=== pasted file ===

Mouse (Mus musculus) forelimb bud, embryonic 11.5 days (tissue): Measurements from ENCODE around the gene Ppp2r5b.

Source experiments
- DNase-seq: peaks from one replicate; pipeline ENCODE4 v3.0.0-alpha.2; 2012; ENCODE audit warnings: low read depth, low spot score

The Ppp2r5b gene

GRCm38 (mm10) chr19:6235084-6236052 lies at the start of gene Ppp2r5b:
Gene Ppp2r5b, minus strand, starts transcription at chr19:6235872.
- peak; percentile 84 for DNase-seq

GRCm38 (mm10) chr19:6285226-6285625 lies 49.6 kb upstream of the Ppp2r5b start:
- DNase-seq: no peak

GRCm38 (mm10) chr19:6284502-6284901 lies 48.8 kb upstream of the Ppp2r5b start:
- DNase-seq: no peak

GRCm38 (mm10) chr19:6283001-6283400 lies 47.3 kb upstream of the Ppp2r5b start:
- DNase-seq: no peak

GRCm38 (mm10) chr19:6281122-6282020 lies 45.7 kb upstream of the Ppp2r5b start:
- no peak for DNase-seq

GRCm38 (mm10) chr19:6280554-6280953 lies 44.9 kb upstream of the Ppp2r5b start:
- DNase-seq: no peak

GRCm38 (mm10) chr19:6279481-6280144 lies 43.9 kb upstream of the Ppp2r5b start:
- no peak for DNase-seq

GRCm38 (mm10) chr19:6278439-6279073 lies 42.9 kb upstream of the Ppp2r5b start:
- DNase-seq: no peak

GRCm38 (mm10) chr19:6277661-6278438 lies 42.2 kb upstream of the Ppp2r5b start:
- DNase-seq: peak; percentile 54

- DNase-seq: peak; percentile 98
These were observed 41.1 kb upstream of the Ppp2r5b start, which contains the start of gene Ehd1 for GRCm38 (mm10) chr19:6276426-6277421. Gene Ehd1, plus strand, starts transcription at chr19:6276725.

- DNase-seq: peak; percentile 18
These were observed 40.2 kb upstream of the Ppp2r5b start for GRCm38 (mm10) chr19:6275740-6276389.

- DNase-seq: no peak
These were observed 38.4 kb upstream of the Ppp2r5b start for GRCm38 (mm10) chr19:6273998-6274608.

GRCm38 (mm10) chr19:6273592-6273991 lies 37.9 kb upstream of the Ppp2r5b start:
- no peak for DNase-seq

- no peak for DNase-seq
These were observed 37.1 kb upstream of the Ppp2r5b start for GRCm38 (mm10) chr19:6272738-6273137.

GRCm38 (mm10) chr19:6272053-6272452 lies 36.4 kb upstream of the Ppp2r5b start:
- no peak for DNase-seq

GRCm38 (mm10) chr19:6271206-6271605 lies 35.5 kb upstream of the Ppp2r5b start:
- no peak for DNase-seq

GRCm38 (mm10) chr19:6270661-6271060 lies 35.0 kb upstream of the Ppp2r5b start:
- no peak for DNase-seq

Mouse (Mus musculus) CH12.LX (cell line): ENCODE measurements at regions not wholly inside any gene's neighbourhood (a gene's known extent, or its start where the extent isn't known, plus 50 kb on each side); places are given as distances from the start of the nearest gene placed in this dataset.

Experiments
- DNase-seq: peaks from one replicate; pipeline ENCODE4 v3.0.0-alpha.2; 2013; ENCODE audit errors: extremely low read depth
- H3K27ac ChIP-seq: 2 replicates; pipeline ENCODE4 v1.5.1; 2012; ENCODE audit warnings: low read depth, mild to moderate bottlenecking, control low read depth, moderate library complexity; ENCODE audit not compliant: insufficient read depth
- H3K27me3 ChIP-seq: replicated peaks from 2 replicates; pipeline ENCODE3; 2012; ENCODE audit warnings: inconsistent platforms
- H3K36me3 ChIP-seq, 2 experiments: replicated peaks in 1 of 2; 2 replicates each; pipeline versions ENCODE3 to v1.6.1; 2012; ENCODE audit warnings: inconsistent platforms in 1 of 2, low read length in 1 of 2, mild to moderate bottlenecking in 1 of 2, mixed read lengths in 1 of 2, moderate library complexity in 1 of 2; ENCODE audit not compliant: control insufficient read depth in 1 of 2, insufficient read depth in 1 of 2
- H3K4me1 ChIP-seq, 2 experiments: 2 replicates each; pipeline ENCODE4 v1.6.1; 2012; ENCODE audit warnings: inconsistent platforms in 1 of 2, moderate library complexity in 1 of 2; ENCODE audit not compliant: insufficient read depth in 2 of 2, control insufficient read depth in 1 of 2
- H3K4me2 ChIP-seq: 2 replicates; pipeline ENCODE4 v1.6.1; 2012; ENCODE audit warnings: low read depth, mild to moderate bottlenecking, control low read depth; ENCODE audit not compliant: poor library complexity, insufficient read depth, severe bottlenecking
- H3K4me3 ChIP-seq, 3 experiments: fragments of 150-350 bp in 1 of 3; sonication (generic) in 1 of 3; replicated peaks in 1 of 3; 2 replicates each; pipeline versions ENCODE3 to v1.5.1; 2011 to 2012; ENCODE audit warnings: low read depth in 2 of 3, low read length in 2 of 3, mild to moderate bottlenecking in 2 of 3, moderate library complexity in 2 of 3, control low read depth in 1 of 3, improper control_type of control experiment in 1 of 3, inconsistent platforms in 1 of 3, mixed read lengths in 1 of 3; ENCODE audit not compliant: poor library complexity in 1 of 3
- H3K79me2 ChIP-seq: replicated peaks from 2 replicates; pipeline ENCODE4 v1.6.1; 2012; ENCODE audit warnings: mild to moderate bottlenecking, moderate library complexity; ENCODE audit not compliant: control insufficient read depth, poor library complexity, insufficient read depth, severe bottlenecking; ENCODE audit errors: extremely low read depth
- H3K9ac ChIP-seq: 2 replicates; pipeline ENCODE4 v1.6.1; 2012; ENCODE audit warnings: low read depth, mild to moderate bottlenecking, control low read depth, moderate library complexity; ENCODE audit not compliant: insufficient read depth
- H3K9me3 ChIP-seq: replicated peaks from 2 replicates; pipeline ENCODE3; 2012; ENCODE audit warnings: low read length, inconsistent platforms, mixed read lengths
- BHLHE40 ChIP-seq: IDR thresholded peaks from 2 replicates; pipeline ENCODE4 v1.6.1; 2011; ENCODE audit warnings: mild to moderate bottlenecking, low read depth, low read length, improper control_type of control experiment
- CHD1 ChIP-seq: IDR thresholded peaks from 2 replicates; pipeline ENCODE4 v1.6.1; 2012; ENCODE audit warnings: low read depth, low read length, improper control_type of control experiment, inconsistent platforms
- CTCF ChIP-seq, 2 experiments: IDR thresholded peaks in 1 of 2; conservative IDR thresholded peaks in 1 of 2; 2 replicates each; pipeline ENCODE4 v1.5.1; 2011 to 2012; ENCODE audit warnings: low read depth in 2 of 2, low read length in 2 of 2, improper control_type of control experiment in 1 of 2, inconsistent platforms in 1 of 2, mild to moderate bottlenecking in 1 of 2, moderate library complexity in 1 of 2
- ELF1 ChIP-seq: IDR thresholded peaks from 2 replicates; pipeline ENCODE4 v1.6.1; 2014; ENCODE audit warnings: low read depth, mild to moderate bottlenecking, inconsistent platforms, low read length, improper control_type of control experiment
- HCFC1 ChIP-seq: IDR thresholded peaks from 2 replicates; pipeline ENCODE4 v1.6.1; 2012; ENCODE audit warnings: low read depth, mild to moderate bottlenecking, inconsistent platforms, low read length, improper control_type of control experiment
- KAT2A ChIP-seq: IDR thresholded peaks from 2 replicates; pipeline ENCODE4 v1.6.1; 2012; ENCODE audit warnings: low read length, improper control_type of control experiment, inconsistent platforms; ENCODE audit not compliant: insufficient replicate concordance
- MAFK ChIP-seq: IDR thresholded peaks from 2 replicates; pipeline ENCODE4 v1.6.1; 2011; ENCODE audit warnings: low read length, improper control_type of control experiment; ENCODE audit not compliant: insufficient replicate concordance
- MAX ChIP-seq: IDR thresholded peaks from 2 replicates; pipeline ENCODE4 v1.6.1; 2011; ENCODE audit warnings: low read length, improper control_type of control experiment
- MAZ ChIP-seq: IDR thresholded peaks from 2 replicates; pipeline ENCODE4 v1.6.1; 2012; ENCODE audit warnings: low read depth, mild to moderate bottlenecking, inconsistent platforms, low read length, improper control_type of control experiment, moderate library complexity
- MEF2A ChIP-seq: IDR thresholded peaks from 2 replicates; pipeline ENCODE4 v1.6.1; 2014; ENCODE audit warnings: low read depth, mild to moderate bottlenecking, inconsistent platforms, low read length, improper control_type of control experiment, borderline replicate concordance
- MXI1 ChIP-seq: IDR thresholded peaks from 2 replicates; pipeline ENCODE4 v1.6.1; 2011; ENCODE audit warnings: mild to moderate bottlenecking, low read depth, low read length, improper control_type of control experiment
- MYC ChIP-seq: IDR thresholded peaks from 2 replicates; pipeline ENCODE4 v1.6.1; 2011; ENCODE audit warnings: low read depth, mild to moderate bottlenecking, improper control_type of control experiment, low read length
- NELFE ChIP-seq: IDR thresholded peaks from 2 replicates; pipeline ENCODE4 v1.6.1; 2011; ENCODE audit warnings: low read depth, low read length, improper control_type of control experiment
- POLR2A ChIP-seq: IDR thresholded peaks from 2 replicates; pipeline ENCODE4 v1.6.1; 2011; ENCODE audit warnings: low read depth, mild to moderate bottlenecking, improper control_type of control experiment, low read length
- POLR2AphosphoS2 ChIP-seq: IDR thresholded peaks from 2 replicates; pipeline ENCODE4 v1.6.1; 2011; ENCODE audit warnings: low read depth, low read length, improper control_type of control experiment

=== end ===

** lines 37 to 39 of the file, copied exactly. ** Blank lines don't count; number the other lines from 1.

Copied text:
- no peak for DNase-seq

GRCm38 (mm10) chr19:6270661-6271060 lies 35.0 kb upstream of the Ppp2r5b start:
- no peak for DNase-seq